The addition of the biological and neuro-imaging data enhanced the policy and practice relevance of the project because it allowed the research team to observe the impact of heightened stress levels in an operational setting. Using a subset of high-stress and low-stress correctional officers identified from the surveys, OHSU researchers were able to see, through MRI imaging, that stress levels impacted mental processing during the performance of mundane tasks. Officers under higher perceived stress levels (when compared to low-stress officers) had to activate the parts of their brain that dealt with focusing on relevant information and discarding irrelevant or conflicting information. The researchers attributed the response to the high-stress group having to activate more cognitive attention to the simple tasks in the lab.[3] In an operational setting, that may mean that correctional officers under higher levels of chronic occupational stress may have more difficulty, or take more time, identifying relevant information in a confusing or evolving situation. The OHSU research team is conducting additional analyses to see if these findings hold.[4]

If the additional analysis does confirm them, these findings have major operational relevance. The slightest difficulty in quickly sifting through conflicting information would put correctional officers at a disadvantage in a critical incident in a jail or prison setting. As the OHSU team conducts additional analyses on the extent of that impact on cognitive processing and function, further research is also needed to understand how these findings translate from a controlled lab setting to the officers’ response to an evolving and possibly chaotic operational incident.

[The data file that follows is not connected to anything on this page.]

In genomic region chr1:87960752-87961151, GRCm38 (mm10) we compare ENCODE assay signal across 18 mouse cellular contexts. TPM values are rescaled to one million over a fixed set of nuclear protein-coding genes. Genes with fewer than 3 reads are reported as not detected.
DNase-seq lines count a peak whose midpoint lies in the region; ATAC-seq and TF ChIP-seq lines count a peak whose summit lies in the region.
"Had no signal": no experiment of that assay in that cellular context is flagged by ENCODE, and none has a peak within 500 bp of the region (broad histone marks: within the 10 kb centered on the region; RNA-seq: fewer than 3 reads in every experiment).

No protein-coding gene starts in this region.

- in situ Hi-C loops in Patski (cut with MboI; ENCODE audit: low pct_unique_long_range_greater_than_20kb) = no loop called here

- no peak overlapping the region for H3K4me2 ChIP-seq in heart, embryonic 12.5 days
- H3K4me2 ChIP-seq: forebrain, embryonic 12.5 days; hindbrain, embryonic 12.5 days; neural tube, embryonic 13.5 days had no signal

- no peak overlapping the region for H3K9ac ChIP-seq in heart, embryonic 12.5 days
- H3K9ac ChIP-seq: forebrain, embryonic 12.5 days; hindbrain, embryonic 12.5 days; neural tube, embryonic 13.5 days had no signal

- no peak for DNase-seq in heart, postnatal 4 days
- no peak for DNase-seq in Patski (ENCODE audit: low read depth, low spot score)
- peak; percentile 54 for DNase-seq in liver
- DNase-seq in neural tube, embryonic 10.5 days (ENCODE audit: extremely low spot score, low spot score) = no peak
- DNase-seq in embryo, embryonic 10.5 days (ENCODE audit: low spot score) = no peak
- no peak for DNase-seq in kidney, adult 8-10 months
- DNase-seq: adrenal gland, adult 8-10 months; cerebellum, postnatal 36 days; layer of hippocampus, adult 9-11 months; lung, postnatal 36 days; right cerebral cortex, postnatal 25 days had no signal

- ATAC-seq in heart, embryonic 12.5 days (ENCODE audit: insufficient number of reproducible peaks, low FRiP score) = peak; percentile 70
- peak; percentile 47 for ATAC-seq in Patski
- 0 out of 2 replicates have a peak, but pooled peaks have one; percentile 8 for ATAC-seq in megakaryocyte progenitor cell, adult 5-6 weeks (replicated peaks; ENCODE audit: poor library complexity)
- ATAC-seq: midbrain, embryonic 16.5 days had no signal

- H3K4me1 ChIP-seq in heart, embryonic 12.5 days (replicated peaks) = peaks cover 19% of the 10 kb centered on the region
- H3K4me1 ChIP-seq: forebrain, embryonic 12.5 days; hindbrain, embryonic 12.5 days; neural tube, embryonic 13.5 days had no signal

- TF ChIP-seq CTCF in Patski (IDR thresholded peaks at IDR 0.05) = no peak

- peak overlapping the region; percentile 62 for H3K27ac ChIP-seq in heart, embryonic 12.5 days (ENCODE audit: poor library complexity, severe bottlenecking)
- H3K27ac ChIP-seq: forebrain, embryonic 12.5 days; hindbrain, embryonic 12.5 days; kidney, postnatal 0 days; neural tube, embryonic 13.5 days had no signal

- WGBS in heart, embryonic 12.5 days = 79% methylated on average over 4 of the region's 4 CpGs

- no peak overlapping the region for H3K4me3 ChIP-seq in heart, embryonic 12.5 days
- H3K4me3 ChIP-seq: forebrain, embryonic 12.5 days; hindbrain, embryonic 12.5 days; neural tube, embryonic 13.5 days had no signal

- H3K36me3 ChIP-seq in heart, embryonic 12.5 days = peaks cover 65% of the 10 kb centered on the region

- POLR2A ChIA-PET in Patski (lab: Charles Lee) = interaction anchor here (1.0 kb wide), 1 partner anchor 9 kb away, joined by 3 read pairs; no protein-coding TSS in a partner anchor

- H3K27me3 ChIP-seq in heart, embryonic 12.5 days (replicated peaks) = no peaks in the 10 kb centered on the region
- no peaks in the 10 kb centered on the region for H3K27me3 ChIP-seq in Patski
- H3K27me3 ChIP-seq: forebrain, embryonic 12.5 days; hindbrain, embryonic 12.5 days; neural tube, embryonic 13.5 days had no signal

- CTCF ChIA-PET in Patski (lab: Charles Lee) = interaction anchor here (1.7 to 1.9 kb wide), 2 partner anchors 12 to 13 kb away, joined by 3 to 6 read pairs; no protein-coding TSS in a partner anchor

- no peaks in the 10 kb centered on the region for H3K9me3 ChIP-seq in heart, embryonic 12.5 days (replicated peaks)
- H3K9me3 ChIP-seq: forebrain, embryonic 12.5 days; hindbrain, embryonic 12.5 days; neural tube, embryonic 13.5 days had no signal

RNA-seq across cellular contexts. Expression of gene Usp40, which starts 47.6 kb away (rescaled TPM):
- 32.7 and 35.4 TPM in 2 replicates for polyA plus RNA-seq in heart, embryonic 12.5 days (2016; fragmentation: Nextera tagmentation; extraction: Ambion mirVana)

The impact of latent brain trauma on incarcerated individuals

From 2018 to 2021, NIJ sought to generate rigorous program evaluations of emerging reentry initiatives. The effort resulted in 16 separate evaluations, three of which examined individuals with latent brain trauma reentering the community from incarceration.[5]

Prevalence and impact of traumatic brain injury

There is growing recognition that many incarcerated individuals are dealing with the lingering effects of a past TBI. Though estimates vary widely, one half to two-thirds of the incarcerated population suffer from the effects of one or multiple past TBI.[6] That is roughly five times higher than the incidence within the general population.[7] Comparisons of different classifications of TBI reveal that the estimates are only slightly lower under a strict definition where the past trauma resulted in loss of consciousness. That outcome suggests that most of those instances were severe traumatic episodes.[8] The CDC lists falls, gun violence, car crashes, and assaults as the most common causes of TBI.[9]

For those that suffer from TBI, the already daunting prospect of a successful reentry from incarceration can be even more difficult. Past TBI can inhibit executive functioning. That effect may make filling out forms or navigating bureaucratic processes all the more difficult.[10] Research has also found that TBI may contribute to substance abuse and anger issues.[11] That adds to, and likely compounds, the criminogenic needs these individuals may have to overcome in order to be successful during the reentry process. For example, having a substance addiction puts an individual at risk for TBI, and the resulting injury may then put them at greater risk for substance abuse and dependency.[12]

Reentry interventions for those suffering from traumatic brain injuries